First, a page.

Annemarie Jacir presented her first feature film, Salt of This Sea, also eligible for the Caméra d'Or, in the Un Certain Regard selection today. The young Palestinian director first attracted notice on the Croisette with her short film Like Twenty Impossibles, which screened on the Cinéfondation program in 2003. With Salt of This Sea, Annemarie Jacir narrates Soraya's quest for self-realization, which requires a memorial journey to a lost Palestine. Born in Brooklyn, Soraya longs to settle in the land her family was exiled from in 1948… Her path crosses that of Emad, a young Palestinian who, unlike her, wants to leave forever...
On the title of her film, Jacir had this to say: "I first chose the title in Arabic that we then translated as Salt of This Sea. The film talks so much about the sea... about the character's relationship with it, about what the sea means to the Palestinians. We are a Mediterranean society so we live with the sea but, today, the sea is something that we can no longer reach. Some Palestinians have never seen the sea... For the refugees hounded out in 1948, the sea was the last thing they saw of Palestine. There's a book of memoirs written by Chafiq Al-Hout, a Palestinian exiled from Jaffa, where he speaks about this moment in 1948...They were on the boats and he was looking at Jaffa and the boat was moving further away... That's the first shot of my film."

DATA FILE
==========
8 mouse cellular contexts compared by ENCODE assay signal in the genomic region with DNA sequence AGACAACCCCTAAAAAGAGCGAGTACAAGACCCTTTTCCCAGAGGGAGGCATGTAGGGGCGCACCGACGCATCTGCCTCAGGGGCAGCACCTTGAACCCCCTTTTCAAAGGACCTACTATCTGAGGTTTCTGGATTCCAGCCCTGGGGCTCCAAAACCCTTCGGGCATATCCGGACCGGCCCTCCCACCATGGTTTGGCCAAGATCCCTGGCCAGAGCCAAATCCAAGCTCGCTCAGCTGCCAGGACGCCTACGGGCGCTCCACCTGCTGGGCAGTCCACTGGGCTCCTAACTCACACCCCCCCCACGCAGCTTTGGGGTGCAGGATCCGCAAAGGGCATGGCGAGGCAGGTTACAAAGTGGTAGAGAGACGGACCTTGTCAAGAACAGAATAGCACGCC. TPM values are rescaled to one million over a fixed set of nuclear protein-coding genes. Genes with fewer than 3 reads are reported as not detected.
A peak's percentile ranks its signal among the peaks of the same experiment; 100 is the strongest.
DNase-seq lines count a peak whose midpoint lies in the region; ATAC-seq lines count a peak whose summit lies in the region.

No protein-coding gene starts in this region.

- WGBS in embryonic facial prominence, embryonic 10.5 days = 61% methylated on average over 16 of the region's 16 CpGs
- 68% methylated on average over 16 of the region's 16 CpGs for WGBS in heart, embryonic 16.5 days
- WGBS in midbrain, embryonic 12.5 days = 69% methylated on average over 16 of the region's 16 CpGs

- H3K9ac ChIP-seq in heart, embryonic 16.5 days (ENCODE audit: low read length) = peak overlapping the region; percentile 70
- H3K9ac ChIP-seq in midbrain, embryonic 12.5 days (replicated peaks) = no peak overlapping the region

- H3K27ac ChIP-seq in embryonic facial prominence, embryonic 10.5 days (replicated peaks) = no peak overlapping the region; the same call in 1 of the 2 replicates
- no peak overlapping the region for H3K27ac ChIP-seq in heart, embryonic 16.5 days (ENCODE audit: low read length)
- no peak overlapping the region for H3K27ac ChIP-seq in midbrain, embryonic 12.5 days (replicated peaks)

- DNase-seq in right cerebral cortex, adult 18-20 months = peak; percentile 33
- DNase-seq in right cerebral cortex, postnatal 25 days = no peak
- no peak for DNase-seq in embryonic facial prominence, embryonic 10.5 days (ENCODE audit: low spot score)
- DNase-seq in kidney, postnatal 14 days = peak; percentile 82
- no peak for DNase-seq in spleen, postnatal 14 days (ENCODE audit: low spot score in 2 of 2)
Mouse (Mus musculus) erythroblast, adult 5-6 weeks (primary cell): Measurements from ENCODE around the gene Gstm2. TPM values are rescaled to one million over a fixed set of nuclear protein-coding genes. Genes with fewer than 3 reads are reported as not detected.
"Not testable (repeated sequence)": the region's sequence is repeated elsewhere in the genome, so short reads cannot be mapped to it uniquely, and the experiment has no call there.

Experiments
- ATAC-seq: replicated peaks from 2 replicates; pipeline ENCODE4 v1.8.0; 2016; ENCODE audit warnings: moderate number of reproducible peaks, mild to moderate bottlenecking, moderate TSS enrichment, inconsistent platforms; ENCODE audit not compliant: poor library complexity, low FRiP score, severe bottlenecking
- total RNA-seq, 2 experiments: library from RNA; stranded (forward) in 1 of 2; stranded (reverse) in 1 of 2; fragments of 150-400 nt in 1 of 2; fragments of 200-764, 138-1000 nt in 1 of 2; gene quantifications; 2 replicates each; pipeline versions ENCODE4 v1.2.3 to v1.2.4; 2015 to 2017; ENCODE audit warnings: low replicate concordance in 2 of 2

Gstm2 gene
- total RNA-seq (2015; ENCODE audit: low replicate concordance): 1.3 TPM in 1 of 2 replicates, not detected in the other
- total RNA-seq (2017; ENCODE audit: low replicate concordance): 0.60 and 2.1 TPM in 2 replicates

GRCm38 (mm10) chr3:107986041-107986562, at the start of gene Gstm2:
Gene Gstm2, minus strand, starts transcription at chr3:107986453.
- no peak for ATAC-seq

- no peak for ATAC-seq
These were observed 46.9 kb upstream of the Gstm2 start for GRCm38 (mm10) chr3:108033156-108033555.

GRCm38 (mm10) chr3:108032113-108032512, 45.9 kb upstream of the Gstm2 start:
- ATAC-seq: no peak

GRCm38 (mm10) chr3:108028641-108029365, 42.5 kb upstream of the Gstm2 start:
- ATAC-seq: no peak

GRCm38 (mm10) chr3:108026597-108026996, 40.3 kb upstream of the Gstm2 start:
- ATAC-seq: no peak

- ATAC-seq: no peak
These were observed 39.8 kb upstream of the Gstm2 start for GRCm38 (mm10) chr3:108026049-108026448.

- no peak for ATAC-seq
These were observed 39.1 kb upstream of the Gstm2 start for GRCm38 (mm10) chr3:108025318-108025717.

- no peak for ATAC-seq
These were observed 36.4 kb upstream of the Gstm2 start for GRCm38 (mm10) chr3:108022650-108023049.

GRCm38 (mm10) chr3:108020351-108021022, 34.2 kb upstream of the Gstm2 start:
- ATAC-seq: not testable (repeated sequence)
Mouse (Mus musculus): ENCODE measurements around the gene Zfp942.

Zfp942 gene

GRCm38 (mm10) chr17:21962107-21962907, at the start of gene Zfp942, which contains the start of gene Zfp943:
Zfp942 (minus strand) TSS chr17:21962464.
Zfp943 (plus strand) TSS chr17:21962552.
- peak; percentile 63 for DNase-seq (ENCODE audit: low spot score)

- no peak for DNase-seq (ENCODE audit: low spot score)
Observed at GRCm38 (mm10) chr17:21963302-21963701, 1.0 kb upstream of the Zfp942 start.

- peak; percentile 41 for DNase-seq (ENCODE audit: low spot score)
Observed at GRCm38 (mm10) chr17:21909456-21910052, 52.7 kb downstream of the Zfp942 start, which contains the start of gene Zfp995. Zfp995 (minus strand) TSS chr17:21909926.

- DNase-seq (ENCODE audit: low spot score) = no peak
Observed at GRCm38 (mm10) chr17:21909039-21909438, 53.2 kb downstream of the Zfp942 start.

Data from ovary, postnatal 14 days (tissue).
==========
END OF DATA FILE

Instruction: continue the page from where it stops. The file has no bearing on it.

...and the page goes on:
Present on stage to present the film with Annemarie were producers Marianne Dumoulin et Jacques Bidou, co-producer Danny Glover, and actors Suheir Hammad and Saleh Bakri. Danny Glover began, “ We’re here to tell a story; we’re storytellers. We value the stories that inhabit our lives…a story about memory, about passion and I’m glad that so many of you are here to share this with us because you become a part of this process as well.”
Annemarie Jacir added, “ This is a very emotional moment and a very special moment and it’s for us a celebration and its also a commemoration of the Naqbah which occurred 60 years ago this week; yesterday was the official commemoration, but it’s a long process. Thank you for being here with us for this moment.”